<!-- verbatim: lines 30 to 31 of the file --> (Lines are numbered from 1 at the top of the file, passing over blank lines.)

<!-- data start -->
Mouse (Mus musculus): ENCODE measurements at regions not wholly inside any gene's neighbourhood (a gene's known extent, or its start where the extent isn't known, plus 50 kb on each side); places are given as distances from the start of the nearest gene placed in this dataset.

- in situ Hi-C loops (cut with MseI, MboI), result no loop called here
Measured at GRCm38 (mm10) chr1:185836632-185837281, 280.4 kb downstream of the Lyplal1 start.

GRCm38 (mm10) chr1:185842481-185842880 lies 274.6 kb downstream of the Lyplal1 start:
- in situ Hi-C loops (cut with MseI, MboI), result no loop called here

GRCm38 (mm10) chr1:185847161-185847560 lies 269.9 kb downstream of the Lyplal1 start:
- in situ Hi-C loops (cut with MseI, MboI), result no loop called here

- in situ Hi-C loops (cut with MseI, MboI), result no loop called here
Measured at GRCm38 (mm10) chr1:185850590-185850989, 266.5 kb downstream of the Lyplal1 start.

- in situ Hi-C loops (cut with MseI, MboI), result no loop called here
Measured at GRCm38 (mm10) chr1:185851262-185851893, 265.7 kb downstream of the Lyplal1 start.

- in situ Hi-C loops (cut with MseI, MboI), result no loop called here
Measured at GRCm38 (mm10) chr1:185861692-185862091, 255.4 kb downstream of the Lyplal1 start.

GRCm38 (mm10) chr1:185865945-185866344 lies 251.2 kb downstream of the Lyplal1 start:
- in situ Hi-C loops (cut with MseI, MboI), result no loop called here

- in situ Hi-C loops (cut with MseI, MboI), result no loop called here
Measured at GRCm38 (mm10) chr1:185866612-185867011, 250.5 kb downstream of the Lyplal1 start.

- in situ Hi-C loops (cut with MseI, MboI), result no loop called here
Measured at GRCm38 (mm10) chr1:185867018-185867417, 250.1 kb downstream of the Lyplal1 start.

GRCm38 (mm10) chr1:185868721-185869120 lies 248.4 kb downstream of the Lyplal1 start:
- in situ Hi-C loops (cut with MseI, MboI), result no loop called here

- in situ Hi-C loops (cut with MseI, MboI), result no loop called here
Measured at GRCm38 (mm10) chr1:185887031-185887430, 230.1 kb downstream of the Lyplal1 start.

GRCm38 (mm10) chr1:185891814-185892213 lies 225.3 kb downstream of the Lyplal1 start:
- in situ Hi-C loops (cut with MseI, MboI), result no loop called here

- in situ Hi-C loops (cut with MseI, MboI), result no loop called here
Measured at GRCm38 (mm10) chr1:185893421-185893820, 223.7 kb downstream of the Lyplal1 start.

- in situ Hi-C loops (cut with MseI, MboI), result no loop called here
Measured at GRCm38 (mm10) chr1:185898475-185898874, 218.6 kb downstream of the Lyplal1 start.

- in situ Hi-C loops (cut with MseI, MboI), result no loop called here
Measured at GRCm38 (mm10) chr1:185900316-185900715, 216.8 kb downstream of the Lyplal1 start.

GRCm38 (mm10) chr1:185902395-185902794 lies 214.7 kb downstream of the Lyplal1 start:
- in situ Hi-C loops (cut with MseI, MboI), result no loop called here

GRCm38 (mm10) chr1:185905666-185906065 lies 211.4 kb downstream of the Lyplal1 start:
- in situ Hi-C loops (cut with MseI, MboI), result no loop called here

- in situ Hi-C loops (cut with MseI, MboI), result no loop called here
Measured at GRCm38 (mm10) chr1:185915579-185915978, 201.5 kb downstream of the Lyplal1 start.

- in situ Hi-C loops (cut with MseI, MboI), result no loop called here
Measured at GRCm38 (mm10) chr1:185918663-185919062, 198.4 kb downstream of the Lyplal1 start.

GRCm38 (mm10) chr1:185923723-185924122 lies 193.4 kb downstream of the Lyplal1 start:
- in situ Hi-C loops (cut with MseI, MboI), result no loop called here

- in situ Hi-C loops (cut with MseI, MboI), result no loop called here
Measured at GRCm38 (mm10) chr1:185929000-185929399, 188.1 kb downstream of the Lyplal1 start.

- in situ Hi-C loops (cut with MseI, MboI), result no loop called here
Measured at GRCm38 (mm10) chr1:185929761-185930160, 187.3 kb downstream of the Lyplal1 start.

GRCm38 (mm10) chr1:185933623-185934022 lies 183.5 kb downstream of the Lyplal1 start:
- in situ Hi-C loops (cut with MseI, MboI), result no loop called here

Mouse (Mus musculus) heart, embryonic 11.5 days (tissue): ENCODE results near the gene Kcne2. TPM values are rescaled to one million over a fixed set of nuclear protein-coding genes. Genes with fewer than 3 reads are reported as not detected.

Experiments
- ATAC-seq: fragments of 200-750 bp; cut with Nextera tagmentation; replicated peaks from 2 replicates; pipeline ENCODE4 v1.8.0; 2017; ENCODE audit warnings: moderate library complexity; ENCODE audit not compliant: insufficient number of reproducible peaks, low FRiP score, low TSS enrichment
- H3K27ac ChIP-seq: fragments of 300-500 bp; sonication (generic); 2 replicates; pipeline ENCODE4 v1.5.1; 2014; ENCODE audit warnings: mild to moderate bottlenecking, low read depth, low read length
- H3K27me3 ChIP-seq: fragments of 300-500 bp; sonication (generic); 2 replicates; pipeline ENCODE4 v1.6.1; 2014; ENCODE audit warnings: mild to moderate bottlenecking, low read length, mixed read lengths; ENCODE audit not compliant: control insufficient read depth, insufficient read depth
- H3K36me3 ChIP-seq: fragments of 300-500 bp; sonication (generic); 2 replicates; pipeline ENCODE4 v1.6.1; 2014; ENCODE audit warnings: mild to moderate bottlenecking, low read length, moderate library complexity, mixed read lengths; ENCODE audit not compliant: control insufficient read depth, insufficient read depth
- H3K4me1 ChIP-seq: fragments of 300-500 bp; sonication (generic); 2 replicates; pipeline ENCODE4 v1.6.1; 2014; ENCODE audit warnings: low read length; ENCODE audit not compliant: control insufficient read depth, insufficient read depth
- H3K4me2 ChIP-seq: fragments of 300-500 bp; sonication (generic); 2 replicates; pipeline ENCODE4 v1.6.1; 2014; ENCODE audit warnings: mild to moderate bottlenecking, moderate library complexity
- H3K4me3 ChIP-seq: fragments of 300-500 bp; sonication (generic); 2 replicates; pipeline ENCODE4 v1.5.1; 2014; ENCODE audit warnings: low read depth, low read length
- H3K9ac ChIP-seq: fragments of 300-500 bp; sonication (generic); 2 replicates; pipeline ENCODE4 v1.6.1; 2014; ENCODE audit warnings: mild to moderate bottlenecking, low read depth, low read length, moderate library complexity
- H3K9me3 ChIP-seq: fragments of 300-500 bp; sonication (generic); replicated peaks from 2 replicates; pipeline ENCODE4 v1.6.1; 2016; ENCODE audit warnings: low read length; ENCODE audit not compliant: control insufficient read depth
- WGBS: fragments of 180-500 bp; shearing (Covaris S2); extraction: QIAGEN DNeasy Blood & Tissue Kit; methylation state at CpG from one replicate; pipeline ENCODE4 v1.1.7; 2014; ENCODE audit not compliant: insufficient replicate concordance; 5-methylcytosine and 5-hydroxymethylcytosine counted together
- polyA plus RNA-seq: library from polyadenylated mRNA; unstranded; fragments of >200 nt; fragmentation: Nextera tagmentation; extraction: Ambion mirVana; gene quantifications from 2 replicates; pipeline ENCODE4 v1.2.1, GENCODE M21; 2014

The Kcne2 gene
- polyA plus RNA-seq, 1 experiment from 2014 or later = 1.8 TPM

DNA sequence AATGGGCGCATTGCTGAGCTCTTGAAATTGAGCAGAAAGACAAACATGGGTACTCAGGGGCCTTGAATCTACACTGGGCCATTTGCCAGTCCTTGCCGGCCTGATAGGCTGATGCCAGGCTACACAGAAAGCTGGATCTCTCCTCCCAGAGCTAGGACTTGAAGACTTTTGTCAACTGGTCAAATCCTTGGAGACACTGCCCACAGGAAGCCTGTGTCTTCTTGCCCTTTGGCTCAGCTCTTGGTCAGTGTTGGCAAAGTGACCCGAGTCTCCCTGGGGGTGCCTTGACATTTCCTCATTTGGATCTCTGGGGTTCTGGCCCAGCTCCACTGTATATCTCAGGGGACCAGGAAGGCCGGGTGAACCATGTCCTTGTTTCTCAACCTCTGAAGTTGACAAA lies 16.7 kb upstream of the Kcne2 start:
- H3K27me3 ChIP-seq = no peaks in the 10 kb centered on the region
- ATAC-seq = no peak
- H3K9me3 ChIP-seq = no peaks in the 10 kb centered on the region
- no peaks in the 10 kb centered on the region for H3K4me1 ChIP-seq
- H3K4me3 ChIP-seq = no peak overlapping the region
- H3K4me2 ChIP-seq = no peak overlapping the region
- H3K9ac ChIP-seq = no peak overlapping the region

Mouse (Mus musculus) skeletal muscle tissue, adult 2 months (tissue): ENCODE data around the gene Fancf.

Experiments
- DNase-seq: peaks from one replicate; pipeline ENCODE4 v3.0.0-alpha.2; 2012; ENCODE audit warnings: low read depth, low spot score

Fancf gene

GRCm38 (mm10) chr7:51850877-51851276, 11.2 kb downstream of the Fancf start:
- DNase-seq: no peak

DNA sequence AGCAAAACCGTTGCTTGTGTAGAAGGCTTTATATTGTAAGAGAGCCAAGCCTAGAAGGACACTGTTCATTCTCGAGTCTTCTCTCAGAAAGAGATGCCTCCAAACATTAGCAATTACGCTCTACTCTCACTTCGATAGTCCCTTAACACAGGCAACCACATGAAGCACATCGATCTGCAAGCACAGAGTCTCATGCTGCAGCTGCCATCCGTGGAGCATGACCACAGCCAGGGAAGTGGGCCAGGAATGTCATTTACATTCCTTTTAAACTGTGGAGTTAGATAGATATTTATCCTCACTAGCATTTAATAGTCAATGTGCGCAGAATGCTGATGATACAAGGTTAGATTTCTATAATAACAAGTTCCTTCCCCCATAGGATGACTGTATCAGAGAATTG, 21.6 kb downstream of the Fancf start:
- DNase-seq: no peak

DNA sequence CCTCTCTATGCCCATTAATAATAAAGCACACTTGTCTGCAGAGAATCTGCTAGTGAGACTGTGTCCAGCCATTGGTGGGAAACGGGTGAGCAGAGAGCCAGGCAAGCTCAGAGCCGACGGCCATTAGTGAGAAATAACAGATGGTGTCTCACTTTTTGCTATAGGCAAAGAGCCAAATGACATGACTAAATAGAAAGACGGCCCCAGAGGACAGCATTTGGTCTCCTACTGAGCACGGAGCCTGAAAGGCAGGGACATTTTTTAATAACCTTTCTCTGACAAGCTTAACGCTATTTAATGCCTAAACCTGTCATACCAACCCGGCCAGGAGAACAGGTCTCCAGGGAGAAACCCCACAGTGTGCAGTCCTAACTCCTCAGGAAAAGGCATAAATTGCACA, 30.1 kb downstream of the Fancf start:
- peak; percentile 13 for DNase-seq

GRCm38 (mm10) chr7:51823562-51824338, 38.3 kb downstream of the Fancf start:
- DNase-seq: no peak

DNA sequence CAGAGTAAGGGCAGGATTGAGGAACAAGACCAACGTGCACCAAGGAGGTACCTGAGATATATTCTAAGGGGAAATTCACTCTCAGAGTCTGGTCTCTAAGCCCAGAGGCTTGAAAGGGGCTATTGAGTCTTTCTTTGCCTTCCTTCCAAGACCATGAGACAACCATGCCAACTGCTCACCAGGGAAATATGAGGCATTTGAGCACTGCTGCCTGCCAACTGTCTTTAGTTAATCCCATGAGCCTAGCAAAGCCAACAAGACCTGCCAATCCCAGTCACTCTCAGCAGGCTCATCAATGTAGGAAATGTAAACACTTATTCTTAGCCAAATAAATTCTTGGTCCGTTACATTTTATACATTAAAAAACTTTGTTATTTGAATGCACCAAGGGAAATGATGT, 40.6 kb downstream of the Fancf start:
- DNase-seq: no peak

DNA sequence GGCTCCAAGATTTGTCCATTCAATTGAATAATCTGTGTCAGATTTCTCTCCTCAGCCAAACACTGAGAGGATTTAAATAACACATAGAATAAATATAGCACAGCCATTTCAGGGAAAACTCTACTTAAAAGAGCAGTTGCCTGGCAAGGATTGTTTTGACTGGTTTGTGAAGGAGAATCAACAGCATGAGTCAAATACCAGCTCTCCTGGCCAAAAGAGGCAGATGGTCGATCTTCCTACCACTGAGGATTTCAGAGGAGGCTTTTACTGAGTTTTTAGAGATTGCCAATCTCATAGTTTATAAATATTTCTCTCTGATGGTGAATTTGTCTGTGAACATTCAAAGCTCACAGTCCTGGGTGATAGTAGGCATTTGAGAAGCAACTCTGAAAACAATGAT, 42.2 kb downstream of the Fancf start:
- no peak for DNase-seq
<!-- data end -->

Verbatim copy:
- in situ Hi-C loops (cut with MseI, MboI), result no loop called here
Measured at GRCm38 (mm10) chr1:185900316-185900715, 216.8 kb downstream of the Lyplal1 start.